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ȘȈǤƝȘ 96: The Unbearable Repartee

8 min

"The world of silence without speech is the world before creation, the world of unfinished creation." —Picard

Villa by the Sea (1865) by Arnold Böcklin
Welcome to Signs of Life, our periodic roundup edition sharing the best ideas, art, code, and events from the Other Life community on Urbit and beyond. If someone sent you this, subscribe for yourself here.

In this edition:

Note from the Editor

Signs of Life has always been a weekly round-up edition (roughly!), but it's been a month since my last one. I might keep it monthly; I'm still thinking about how this format fits into the larger vision, as this weird little personal thing continues growing into something obscurely larger.

A few things I want you to be aware of:

Reading of the Week

If you read nothing else this week, read carefully this passage from Thomas Carlyle's Sartor Resartus.

Silence is the element in which great things fashion themselves together; that at length they may emerge, full-formed and majestic, into the daylight of Life, which they are thenceforth to rule. Not William the Silent only, but all the considerable men I have known, and the most undiplomatic and unstrategic of these, forbore to babble of what they were creating and projecting. Nay, in thy own mean perplexities, do thou thyself but hold thy tongue for one day: on the morrow, how much clearer are thy purposes and duties; what wreck and rubbish have those mute workmen within thee swept away, when intrusive noises were shut out! Speech is too often not, as the Frenchman defined it, the art of concealing Thought; but of quite stifling and suspending Thought, so that there is none to conceal. Speech too is great, but not the greatest. As the Swiss Inscription says: Sprecfien ist silbern, Schweigen ist golden (Speech is silvern, Silence is golden); or as I might rather express it: Speech is of Time, Silence is of Eternity.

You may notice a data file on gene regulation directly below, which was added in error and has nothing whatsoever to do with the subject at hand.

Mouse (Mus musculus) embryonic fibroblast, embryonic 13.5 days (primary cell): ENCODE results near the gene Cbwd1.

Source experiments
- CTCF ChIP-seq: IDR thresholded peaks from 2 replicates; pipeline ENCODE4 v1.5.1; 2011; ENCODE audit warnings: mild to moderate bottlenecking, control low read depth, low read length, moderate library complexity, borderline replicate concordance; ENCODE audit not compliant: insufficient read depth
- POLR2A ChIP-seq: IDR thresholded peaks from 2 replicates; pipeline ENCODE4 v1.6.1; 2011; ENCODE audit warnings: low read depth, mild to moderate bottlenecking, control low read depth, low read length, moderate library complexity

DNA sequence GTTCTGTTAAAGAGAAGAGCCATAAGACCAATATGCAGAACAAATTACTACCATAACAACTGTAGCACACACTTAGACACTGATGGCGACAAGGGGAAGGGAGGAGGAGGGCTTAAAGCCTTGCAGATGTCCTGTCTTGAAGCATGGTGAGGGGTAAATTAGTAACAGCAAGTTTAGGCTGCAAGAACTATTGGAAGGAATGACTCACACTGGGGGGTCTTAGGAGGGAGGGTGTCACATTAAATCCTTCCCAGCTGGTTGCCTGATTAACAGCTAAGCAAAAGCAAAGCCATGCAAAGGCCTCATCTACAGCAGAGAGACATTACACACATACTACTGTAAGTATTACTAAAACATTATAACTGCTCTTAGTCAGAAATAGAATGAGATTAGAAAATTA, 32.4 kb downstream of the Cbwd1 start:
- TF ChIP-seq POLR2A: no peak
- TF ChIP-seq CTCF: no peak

Three Ideas

On Deciding. Something I've learned is that anytime I really decide I want something, I always eventually get it. My worst problem has always been simple indecisiveness about what I really want. It's actually scary to realize you can obtain almost anything so long as you really decide.

On Apple. When I was young, Microsoft was lame and Apple was cool. But why? I remember vividly: When you opened up a computer with Microsoft Windows, you were inundated with a bunch of annoying prompts and popups and other gunk. On Apple, everything just worked. Now, Apple is Microsoft. When I restart my Apple, I’m inundated. Apps auto-starting; requests to re-enter my system password for obscure reasons like 'accountsdb requires your system password'—who knows why, but I have to get on with the day. Apple is now Microsoft. Apple will be overthrown. My biggest asymmetric bet is still that Urbit will be the platform to do it.

On Unpaid Interns. One nice use of GPT4 is collating and formatting information for different kinds of outputs. If you have any kind of passively accumulating valuable info, try letting it accumulate in a Google Sheet or Airtable for a few weeks. Then turn it into a formatted, publication-worthy product instantly. This works with less structured copypasta as well, but the problem with that approach is having to go collect copypasta. The benefit of passive collection is that the information is just waiting for you (it's also probably easier for GPT to deliver a clean result). Here's a prompt that works well for me. Restructure and format the following tab-delimited text into standardized HTML items for an email newsletter. For item descriptions, truncate to only the first 200 characters.